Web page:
This is a blog set up by Chris and Sarah so family and friends can catch up with their travels on the British waterways in the summer of 2011. In 2010, I went to England with the idea of getting a narrow boat built. I had specific requirements so I thought that a new build may be the way to go. I e mailed to numerous boat builders, a great percentage of whom ignored me. The problem of having a family name of Laycock is that hotmail and a few others think that I am a porn star. At an early age you learn not to put C Laycock on your school books. But I guess that my nephew Paul did worse. Anyway I spent a very pleasant few weeks driving around the beautiful English countryside visiting boatyards, marinas, boat builders and just a few pubs. I had narrowed it down to two builders and in the last week I was in Devizes Wiltshire when I came across "Avalon Mist" 54 feet of throbbing neglected narrow boat. The past owner had lost interest, hadn’t maintained her and to add insult to injury had been made redundant. After a very short negotiation I was able to buy her for a pretty fair price. On the day the sale took place I had to beg her to take her trainers and a few rather suspect items of clothing, in other words she left everything. Lock stock and barrel.

Soon after the purchase I flew to California to meet Sarah and have a short holiday. Once back in NZ I started to try and organize works. The first thing that I learnt was that the marina does not allow any contractor on site, only their chosen ones, the excuse given is a concern about insurance, the suspicion is, graft, pay back, baksheesh, call it what you like. It is possible to take the boat off the marina to have the work done, but not really practical.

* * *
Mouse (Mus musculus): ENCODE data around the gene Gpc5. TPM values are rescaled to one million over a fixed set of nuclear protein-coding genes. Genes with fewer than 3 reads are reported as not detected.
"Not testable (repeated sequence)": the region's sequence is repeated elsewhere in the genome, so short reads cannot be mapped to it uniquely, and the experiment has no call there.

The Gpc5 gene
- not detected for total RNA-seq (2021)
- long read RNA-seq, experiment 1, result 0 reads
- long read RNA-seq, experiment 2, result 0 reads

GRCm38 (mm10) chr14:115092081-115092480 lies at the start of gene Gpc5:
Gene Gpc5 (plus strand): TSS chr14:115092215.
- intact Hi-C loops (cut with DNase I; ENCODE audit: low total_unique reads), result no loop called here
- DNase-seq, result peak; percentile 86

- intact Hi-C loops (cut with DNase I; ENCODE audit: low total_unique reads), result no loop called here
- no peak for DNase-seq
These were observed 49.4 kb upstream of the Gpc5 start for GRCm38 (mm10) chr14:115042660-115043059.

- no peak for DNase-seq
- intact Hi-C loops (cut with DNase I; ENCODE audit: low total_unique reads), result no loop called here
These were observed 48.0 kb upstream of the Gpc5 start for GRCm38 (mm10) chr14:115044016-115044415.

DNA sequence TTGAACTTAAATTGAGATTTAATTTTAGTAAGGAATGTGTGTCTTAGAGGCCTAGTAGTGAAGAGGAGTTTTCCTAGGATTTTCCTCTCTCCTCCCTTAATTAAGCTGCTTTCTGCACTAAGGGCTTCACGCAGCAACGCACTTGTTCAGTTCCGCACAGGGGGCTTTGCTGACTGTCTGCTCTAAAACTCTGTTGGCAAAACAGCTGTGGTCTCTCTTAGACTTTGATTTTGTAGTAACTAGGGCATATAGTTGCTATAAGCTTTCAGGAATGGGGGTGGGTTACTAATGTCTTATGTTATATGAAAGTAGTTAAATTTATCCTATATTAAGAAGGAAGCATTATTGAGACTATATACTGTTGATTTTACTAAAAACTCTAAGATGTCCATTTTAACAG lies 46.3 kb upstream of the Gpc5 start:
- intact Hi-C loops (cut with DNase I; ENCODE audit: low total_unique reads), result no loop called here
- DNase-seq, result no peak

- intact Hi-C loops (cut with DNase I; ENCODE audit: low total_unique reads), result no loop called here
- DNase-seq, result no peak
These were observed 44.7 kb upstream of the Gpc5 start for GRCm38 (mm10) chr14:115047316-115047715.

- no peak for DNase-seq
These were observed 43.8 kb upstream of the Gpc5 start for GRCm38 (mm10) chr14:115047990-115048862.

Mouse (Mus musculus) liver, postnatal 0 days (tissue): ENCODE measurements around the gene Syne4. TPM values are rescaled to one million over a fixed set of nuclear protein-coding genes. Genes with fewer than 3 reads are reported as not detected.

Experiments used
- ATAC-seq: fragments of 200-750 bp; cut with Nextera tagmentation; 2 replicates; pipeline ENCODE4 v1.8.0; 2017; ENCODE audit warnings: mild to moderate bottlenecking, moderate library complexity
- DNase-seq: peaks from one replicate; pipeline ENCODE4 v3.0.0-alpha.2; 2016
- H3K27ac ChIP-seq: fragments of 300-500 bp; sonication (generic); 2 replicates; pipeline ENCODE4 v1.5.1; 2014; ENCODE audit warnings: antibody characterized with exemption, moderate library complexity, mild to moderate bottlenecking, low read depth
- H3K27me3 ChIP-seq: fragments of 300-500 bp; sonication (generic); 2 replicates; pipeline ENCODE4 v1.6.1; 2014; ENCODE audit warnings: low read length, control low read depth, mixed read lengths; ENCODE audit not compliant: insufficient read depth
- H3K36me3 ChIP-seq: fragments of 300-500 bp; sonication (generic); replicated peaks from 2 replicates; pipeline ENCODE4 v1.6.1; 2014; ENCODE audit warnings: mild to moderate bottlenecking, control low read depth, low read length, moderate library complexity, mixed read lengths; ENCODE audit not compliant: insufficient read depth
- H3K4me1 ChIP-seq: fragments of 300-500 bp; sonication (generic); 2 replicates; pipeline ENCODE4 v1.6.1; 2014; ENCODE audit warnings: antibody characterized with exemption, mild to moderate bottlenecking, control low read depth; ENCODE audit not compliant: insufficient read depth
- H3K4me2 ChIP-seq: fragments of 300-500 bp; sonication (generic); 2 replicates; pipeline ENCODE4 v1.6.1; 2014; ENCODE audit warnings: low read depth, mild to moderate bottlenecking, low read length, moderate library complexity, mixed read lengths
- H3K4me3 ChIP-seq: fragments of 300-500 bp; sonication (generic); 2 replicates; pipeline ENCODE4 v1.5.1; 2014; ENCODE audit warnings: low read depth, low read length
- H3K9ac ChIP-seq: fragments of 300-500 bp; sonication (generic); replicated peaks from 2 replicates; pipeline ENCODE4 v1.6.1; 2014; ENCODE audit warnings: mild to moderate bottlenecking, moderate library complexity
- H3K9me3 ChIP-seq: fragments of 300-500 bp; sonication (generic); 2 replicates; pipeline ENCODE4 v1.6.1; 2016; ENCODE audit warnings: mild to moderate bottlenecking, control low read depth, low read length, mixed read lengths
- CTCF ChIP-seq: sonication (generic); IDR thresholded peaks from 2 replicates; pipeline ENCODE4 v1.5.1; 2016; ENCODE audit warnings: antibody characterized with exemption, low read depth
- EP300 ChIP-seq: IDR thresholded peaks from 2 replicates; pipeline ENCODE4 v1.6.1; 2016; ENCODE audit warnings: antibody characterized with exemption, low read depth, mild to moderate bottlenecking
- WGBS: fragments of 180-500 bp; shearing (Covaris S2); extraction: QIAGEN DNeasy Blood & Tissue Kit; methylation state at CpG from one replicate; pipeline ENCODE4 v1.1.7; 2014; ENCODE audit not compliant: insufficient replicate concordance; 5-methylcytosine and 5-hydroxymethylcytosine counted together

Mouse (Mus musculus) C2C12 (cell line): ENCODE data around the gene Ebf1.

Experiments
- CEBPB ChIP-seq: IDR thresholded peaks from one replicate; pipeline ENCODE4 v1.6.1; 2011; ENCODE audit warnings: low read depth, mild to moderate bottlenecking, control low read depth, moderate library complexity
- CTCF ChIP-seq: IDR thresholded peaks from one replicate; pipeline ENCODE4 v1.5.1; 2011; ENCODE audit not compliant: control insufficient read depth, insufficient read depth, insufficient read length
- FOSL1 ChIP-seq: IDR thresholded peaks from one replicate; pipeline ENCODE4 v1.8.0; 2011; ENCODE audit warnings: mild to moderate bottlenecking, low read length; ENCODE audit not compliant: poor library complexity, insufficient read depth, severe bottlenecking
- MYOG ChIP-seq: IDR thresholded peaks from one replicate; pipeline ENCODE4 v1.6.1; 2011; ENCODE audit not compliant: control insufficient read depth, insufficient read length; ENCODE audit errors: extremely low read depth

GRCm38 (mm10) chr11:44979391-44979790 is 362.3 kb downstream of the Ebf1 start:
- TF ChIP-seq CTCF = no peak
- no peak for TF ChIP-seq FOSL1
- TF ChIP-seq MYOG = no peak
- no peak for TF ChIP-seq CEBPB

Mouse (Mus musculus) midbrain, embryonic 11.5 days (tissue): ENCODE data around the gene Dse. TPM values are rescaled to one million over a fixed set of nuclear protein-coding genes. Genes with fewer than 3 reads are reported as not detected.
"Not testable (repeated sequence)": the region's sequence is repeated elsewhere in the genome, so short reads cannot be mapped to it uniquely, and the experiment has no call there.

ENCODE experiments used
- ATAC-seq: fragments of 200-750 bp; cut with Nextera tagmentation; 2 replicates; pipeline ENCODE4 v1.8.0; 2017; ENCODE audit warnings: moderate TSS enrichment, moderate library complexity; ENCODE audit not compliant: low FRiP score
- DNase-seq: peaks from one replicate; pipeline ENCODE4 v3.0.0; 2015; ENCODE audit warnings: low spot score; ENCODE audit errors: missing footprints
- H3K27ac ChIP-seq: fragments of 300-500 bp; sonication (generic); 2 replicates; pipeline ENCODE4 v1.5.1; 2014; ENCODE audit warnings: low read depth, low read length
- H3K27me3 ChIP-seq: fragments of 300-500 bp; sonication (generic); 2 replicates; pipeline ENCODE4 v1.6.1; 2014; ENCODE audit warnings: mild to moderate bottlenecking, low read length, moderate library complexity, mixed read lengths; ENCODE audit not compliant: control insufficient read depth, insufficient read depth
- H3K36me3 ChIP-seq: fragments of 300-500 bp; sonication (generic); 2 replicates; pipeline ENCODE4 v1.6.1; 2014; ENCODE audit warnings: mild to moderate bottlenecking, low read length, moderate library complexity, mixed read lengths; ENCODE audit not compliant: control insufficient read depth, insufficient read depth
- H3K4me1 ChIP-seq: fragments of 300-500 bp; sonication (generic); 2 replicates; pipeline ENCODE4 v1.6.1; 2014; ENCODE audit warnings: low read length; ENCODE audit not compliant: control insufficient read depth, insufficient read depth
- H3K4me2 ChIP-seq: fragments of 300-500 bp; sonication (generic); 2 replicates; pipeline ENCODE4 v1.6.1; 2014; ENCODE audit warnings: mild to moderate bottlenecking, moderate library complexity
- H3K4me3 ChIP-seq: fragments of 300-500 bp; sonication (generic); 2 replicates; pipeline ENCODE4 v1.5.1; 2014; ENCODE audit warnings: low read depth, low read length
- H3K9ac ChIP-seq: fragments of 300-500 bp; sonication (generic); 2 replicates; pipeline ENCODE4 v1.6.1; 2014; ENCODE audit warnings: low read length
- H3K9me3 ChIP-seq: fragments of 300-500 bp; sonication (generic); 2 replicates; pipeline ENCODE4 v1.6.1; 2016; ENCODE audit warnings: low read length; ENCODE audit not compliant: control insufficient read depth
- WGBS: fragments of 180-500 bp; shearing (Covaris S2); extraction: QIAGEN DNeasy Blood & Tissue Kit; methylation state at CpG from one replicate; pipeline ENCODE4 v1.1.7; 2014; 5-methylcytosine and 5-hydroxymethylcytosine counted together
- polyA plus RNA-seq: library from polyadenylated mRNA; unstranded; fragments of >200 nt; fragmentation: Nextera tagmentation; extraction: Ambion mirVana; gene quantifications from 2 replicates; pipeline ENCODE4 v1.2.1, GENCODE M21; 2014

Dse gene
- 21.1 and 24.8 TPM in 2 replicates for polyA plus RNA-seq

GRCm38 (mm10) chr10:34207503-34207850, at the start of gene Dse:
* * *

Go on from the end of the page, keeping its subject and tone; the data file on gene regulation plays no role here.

The first job to be tackled was to “winterize” the boat, i.e. drain off all the water, check the anti freeze in the engine and central heating and fit an automatic bilge pump.

No real problem there except communication, the mechanic just didn’t answer e mails. Difficult to do business like that.

The nice marina lady had a quiet word with him, and things did improve, thanks Debs you have been a star through out . He later confided in me the reason for this was that he was dyslexic, apparently a malady [he] claims affects a lot of mechanics.[It turns out that he is a great mechanic and a nice guy to boot].

That goes pretty high on my list of lame excuses, the top one being a really nice Irish guy Pat, who I had employed as a carpenter years ago when I lived in London. He was always a bit late for work, when I finally collared him about it; he said he could never decide what to wear to work.

Nice one Pat.

I digress, the boat was winterized, which was just as well as it was a cold one and the whole marina froze over.

Next job was to have her taken out of the water, have the hull stripped back to bare metal and have a bit of over plating done. There were a couple of areas where there was pitting, and I though if she’s out of the water, may as well do the job right, so a small amount of over plating and then the hull was blacked, and the engine bay partially de-rusted and then back in the water.

Seems like a good job was done, I had the marine surveyor who had done the original survey, check out all the major works and give me written reports and photos, so all good except once again communications.

I then came across a great guy, the partner of the woman who runs the marina and a carpenter/narrow boat fitter outer .He replaced the stern deck and did a great job, also did a great job on de-greasing, de-rusting and painting the engine compartment. A job I should have done myself, but I just didn’t fancy it, not only that be was great with communications and chasing other people up

So that takes us up to present.

There needs to be a bit of electrical work, not much. The outside is badly in need of paint, Sarah and I can do that and a bit of a tidy up inside, and then she will be a really nice boat.